Body Mass Index and Risk of Dementia

2017 Nov 21. pii: S1552-5260(17)33811-6. doi: 10.1016/j.jalz.2017.09.016. [Epub ahead of print]

Body mass index and risk of dementia: Analysis of individual-level data from 1.3 million individuals.

Kivimäki M1, Luukkonen R2, Batty GD3, Ferrie JE4, Pentti J5, Nyberg ST5, Shipley MJ6, Alfredsson L7, Fransson EI8, Goldberg M9, Knutsson A10, Koskenvuo M2, Kuosma E2, Nordin M11, Suominen SB12, Theorell T13, Vuoksimaa E14, Westerholm P15, Westerlund H13, Zins M9, Kivipelto M16, Vahtera J17, Kaprio J14, Singh-Manoux A18, Jokela M19



Higher midlife body mass index (BMI) is suggested to increase the risk of dementia, but weight loss during the preclinical dementia phase may mask such effects.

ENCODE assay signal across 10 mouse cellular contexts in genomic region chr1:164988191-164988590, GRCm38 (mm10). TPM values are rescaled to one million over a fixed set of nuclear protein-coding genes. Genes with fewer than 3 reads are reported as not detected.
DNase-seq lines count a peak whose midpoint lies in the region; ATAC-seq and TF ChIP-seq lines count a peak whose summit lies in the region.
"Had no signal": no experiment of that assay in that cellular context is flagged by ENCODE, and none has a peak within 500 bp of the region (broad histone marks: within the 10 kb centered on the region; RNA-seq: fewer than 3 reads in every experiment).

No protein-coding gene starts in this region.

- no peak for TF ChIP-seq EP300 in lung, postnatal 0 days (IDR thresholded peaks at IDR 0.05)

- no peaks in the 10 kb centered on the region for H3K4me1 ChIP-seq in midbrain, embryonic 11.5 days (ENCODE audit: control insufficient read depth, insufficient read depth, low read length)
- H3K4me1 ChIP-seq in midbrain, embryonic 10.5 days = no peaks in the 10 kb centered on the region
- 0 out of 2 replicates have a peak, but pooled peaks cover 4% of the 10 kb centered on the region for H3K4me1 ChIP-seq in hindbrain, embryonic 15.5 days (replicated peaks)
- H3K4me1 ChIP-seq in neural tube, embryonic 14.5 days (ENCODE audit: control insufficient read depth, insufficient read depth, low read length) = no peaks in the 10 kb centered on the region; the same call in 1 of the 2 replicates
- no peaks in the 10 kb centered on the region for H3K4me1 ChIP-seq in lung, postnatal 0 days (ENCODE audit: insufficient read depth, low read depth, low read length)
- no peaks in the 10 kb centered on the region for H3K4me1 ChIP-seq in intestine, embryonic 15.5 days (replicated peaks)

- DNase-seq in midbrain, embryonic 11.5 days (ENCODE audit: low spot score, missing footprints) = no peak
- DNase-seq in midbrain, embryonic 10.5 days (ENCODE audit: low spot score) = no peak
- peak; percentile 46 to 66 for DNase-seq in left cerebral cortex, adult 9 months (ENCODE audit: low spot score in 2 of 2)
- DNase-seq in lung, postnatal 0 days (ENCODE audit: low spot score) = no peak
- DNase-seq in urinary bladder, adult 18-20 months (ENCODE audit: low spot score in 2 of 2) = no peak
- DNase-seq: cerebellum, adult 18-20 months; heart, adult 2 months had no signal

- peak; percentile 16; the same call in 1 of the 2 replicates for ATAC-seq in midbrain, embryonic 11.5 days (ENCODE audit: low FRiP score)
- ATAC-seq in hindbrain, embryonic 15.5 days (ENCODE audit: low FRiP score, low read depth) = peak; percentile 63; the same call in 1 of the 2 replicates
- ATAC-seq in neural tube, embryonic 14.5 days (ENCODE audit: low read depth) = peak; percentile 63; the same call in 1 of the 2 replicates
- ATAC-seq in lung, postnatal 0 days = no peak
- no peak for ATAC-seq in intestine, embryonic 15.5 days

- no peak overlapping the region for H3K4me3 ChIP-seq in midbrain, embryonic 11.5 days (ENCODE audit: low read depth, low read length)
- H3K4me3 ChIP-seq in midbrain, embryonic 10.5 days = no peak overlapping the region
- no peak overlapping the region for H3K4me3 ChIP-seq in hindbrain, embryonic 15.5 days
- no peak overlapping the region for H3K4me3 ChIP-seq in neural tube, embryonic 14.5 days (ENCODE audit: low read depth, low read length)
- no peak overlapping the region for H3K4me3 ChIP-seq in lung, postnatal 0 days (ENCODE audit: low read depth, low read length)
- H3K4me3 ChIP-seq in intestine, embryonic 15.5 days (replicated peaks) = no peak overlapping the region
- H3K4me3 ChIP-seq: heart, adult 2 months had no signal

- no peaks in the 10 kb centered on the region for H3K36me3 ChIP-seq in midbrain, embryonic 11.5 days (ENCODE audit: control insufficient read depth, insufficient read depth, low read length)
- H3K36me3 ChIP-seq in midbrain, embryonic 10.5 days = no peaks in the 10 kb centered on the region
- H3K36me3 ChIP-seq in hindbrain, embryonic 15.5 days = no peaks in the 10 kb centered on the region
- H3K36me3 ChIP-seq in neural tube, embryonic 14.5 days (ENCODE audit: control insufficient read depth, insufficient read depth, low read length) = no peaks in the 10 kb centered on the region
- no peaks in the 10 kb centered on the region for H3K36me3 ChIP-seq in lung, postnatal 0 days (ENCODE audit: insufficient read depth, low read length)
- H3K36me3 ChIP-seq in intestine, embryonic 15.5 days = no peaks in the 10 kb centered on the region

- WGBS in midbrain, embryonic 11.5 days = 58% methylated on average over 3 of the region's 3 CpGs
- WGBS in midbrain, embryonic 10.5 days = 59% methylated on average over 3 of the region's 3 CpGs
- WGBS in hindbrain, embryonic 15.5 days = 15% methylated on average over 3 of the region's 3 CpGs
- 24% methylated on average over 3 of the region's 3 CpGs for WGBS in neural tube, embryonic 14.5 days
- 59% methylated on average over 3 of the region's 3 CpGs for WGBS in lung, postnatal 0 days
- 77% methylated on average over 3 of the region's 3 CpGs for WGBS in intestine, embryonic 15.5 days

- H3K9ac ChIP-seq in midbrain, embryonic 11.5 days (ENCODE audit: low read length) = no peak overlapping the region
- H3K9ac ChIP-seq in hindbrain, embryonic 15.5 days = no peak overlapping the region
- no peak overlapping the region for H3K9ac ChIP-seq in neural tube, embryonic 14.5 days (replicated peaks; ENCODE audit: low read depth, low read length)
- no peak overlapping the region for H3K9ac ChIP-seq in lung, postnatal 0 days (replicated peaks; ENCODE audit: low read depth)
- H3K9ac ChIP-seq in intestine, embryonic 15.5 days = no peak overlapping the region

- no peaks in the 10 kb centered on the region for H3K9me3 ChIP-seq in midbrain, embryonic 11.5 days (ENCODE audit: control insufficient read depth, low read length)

We examined this hypothesis in 1,349,857 dementia-free participants from 39 cohort studies. BMI was assessed at baseline. Dementia was ascertained at follow-up using linkage to electronic health records (N = 6894). We assumed BMI is little affected by preclinical dementia when assessed decades before dementia onset and much affected when assessed nearer diagnosis.


Hazard ratios per 5-kg/m2 increase in BMI for dementia were 0.71 (95% confidence interval = 0.66-0.77), 0.94 (0.89-0.99), and 1.16 (1.05-1.27) when BMI was assessed 10 years, 10-20 years, and >20 years before dementia diagnosis.


The association between BMI and dementia is likely to be attributable to two different processes: a harmful effect of higher BMI, which is observable in long follow-up, and a reverse-causation effect that makes a higher BMI to appear protective when the follow-up is short.